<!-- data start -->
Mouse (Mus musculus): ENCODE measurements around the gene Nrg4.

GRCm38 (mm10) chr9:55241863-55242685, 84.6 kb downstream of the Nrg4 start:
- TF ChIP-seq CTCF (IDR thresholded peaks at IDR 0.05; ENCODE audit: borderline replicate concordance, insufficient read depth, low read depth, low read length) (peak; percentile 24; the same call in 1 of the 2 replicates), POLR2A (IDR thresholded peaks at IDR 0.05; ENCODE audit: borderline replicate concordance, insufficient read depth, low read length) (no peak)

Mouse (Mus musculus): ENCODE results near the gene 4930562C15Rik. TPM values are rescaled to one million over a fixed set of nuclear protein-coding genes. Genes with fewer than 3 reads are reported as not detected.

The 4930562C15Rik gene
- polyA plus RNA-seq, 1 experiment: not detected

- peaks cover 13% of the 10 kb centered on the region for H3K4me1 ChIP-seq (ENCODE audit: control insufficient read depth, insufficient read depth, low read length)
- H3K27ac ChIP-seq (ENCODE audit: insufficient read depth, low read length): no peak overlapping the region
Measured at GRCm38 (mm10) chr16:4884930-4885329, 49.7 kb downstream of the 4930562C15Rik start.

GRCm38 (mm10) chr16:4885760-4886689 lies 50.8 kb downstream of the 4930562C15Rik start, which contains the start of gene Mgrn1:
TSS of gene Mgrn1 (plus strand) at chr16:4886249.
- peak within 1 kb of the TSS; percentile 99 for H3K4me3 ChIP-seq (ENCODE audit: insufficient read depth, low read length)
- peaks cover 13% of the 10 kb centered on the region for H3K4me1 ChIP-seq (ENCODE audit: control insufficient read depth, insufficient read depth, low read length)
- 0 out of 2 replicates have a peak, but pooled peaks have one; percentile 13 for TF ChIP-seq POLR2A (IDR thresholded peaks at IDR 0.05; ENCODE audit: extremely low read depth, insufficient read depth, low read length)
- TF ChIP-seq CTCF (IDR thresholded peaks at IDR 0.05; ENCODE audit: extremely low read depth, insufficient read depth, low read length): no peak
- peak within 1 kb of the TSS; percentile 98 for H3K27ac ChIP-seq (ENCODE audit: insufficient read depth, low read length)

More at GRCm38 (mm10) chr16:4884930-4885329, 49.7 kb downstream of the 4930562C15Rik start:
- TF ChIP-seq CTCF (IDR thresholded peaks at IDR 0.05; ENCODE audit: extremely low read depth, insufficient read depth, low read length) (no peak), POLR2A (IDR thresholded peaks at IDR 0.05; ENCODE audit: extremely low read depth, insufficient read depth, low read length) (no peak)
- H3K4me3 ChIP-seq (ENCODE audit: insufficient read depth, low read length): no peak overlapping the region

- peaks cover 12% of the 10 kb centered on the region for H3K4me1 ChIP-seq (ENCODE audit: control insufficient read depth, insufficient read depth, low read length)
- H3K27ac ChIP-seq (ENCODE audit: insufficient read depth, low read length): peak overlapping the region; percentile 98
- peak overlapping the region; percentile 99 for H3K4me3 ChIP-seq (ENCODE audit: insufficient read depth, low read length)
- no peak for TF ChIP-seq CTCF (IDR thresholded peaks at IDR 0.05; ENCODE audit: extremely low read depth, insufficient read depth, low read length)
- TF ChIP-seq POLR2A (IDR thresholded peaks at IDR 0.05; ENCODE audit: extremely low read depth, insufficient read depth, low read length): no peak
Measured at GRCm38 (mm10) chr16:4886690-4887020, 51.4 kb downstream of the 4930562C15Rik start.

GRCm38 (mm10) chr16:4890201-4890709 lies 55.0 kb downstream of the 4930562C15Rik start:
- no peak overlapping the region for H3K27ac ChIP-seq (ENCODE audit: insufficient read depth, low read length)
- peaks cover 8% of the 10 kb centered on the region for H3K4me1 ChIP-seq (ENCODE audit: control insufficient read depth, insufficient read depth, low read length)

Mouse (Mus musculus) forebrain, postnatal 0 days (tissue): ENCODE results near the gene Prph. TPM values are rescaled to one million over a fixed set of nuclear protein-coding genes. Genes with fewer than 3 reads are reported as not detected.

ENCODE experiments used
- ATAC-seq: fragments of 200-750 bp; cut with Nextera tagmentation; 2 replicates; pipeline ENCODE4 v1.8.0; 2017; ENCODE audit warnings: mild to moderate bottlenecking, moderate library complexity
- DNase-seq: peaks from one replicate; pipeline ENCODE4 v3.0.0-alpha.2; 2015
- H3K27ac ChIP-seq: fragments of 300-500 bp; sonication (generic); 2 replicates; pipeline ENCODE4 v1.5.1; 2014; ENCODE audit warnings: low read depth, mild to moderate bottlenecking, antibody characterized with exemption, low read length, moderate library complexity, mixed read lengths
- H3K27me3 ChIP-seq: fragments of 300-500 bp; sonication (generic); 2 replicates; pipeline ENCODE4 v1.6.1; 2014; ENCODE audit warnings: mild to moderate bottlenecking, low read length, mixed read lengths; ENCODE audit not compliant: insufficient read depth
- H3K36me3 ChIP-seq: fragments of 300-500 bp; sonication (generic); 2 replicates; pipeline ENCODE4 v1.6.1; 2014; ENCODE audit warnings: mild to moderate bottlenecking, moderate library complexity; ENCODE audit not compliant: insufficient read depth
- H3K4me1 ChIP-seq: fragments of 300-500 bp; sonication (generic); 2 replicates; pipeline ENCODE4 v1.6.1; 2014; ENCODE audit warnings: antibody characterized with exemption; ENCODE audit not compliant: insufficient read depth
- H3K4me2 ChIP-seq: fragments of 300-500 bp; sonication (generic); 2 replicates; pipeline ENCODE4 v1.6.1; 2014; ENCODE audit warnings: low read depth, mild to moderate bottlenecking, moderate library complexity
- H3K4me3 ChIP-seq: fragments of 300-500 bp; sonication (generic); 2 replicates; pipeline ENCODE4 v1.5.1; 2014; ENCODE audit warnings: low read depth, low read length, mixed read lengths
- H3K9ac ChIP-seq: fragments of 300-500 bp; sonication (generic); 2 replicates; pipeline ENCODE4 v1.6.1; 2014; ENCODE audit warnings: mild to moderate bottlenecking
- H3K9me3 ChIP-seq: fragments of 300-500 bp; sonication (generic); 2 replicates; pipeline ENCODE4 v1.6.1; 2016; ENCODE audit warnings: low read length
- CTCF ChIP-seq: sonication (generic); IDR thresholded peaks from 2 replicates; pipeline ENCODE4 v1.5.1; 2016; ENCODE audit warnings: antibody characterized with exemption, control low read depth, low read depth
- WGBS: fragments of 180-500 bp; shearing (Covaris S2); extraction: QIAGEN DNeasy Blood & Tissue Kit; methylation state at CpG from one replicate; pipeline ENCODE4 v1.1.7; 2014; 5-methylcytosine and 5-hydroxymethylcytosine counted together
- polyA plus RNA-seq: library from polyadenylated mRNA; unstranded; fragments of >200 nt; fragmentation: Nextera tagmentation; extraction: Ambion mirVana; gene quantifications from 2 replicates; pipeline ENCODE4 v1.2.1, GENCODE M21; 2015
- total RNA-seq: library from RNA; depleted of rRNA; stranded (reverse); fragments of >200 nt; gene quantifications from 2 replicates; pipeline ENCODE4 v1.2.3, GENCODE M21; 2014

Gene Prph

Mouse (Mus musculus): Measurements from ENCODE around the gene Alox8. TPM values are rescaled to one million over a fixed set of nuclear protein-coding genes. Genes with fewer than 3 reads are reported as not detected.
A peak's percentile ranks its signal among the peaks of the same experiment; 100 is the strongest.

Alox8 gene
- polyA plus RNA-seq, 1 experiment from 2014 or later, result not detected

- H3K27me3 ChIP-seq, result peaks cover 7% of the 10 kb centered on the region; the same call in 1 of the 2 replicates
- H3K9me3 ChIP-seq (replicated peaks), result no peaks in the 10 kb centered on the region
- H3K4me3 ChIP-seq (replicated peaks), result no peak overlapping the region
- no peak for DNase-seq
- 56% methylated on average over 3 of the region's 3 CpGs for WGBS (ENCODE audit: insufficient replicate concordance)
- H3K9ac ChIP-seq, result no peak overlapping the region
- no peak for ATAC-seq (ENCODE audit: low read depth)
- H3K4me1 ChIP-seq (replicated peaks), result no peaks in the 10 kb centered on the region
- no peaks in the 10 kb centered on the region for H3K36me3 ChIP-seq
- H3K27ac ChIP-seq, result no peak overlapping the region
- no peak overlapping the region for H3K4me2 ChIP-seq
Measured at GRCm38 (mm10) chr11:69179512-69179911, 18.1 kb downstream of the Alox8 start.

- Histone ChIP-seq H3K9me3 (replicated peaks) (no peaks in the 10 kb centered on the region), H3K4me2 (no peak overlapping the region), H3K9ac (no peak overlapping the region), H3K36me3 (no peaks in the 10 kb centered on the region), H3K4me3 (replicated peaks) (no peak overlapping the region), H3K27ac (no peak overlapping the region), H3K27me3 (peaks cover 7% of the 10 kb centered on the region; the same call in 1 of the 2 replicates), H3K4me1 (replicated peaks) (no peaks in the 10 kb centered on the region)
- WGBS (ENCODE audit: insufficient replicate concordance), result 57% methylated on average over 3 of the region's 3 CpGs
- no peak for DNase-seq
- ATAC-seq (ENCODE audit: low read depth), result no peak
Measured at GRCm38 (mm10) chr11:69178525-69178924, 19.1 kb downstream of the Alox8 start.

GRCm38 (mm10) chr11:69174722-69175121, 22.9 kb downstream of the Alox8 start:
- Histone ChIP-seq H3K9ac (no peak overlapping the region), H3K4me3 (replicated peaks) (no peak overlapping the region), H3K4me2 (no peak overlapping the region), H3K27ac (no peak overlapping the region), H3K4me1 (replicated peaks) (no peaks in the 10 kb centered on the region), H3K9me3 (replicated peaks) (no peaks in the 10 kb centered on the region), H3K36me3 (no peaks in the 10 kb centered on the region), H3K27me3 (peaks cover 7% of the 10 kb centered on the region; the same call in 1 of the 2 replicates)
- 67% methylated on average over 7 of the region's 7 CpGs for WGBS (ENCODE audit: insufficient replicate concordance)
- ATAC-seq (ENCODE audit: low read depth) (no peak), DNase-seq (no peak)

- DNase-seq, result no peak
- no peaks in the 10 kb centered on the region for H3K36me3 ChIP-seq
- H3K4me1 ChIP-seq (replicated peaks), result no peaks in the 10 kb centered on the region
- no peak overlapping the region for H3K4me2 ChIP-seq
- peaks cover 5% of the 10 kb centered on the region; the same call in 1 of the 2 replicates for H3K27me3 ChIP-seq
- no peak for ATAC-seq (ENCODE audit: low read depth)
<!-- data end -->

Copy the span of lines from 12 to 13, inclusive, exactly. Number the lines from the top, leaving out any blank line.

- peak within 1 kb of the TSS; percentile 99 for H3K4me3 ChIP-seq (ENCODE audit: insufficient read depth, low read length)
- peaks cover 13% of the 10 kb centered on the region for H3K4me1 ChIP-seq (ENCODE audit: control insufficient read depth, insufficient read depth, low read length)